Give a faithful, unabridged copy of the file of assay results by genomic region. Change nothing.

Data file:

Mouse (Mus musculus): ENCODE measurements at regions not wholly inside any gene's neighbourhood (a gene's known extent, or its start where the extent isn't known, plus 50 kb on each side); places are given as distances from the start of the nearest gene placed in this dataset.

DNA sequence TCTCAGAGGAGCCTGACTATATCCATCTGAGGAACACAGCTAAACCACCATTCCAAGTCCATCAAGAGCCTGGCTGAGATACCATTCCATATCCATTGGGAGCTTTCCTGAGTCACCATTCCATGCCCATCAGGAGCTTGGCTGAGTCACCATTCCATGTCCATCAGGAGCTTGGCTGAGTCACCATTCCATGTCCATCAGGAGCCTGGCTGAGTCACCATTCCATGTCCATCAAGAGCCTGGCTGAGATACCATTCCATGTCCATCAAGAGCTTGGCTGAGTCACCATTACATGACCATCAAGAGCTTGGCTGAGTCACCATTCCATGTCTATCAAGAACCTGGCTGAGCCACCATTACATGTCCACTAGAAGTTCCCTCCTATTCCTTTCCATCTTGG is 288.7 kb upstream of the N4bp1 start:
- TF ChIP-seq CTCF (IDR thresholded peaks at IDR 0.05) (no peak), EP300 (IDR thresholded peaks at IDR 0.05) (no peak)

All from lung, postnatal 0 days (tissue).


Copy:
Mouse (Mus musculus): ENCODE measurements at regions not wholly inside any gene's neighbourhood (a gene's known extent, or its start where the extent isn't known, plus 50 kb on each side); places are given as distances from the start of the nearest gene placed in this dataset.

DNA sequence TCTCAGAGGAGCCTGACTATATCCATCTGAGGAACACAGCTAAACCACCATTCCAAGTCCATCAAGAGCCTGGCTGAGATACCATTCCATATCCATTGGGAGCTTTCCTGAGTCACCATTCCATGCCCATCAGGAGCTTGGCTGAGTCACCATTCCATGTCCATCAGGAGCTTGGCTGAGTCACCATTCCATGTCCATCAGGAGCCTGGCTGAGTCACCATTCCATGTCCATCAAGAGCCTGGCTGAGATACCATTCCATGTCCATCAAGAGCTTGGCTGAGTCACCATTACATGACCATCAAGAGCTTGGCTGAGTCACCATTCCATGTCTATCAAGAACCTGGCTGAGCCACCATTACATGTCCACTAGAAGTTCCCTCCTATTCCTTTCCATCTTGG is 288.7 kb upstream of the N4bp1 start:
- TF ChIP-seq CTCF (IDR thresholded peaks at IDR 0.05) (no peak), EP300 (IDR thresholded peaks at IDR 0.05) (no peak)

All from lung, postnatal 0 days (tissue).